PBS Documentary Examines Lives, Opinions of Generation Next

September 5, 2007 at 6:50 PM EDT

JUDY WOODRUFF: Twenty-three-year-old Leo Vasquez grew up in a tough, predominantly Hispanic section of inner-city Los Angeles.

LEO VAZQUEZ, Former Gang Member: I started hanging around gang members. That’s when I joined the gang, too. After that, I was just in trouble ever since.

JUDY WOODRUFF: You joined when were 8?

LEO VAZQUEZ: Yes, about 8, 9 years old. The cops don’t come down this alley. There’s one way in, one way out. Everybody’s gang members, so they’re always going to be around me. And even if I’m not from the gang, eventually everybody is going to think I’m from it because I’m always around them.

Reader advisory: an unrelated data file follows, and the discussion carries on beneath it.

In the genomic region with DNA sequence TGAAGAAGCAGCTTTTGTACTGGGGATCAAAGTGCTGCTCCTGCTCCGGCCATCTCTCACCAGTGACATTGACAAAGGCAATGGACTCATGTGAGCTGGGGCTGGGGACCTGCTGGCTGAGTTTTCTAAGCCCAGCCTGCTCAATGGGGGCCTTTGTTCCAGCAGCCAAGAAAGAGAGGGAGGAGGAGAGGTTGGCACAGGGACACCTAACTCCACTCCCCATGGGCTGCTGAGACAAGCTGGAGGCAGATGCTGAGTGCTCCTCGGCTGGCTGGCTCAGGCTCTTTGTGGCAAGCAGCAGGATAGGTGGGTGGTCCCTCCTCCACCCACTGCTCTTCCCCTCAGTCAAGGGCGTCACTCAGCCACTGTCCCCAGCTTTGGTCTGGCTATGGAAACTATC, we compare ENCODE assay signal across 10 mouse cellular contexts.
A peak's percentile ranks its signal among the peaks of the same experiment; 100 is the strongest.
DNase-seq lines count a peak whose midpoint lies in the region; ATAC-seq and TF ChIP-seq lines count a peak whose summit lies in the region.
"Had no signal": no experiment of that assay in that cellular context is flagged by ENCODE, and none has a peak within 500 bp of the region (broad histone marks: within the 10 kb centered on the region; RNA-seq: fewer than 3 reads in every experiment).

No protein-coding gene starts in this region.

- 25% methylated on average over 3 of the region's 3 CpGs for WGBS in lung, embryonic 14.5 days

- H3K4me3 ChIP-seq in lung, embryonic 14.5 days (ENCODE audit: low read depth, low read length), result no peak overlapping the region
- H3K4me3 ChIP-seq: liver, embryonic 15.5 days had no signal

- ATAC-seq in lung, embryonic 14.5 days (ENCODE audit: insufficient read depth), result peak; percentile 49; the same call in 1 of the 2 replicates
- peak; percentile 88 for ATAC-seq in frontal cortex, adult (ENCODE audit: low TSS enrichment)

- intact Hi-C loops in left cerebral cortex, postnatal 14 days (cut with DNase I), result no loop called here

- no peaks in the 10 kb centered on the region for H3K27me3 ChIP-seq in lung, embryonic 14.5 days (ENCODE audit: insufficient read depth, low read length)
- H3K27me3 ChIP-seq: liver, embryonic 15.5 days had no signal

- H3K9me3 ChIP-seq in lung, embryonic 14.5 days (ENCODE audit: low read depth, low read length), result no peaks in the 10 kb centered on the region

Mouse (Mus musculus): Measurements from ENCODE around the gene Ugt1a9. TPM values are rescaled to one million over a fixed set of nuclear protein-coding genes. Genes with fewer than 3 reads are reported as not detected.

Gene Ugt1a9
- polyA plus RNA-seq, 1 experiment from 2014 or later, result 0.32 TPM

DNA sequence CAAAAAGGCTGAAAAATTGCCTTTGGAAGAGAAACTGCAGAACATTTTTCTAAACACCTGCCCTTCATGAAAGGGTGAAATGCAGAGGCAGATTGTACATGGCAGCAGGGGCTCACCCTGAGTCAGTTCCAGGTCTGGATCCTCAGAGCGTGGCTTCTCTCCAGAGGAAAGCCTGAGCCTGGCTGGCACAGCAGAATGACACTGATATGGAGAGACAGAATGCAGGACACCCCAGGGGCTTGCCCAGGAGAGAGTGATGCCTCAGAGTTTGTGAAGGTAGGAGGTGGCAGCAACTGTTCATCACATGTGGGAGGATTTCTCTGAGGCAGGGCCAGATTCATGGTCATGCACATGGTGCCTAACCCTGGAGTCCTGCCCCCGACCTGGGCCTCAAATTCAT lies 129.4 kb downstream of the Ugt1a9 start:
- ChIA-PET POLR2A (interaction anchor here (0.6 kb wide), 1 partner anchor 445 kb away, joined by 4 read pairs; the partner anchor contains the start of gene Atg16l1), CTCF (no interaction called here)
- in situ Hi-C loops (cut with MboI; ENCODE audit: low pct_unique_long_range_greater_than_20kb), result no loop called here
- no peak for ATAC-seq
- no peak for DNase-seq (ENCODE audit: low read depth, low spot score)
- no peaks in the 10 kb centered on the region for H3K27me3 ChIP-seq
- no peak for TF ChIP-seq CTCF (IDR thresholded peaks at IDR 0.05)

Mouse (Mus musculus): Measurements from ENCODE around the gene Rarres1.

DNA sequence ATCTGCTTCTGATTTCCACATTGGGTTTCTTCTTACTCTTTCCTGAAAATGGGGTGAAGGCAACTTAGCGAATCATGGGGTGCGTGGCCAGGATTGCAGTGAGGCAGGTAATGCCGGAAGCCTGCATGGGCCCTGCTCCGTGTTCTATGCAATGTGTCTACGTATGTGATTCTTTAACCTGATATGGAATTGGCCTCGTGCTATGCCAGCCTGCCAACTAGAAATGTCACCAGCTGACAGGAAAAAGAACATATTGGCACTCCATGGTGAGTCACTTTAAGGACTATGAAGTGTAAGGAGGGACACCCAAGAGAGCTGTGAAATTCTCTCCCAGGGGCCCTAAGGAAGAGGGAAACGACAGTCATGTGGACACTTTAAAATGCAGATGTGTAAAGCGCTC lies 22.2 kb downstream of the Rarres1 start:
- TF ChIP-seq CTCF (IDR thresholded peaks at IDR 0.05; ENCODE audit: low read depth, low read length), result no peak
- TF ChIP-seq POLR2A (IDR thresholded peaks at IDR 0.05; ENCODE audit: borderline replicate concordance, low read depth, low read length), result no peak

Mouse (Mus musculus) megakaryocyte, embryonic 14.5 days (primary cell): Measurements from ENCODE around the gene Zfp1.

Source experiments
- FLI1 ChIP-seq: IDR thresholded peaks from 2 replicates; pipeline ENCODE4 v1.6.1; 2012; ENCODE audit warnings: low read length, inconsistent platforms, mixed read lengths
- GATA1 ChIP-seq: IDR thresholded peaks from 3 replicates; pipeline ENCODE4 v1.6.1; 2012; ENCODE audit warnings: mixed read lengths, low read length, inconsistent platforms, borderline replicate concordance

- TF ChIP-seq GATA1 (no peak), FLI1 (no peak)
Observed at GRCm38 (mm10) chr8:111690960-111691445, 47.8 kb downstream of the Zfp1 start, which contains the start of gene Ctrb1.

JUDY WOODRUFF: And what kind of things do you do as a gang member?

LEO VAZQUEZ: Beat up, partly shot people. I was shot at a lot of times, but never got hit. I’ve been in and out of jail.

JUDY WOODRUFF: How old were you when you first used a gun?

LEO VAZQUEZ: Like 10, 11 years old.

JUDY WOODRUFF: Who taught you how to use it?




JUDY WOODRUFF: A sixth-grade dropout, Leo spent all but 15 days of his life from age 13 to 20 in some form of incarceration. Leo taught himself how to read while in jail but found there were limits to what he could do without a high school diploma, and he’s not alone. Only about half of all Hispanic males in the country graduate from high school. And in Los Angeles, the number is even less.

Do you think more school could lead to better jobs?

LEO VAZQUEZ: Yes, but I can’t go to school because I got bills to pay. So, meanwhile, if I’m going to school, I can’t pay my bills. So I’ve got to work.

JIM LEHRER: Judy’s documentary is called “Generation Next 2.0.” You can watch on most PBS stations tonight. Check your local listings for the time.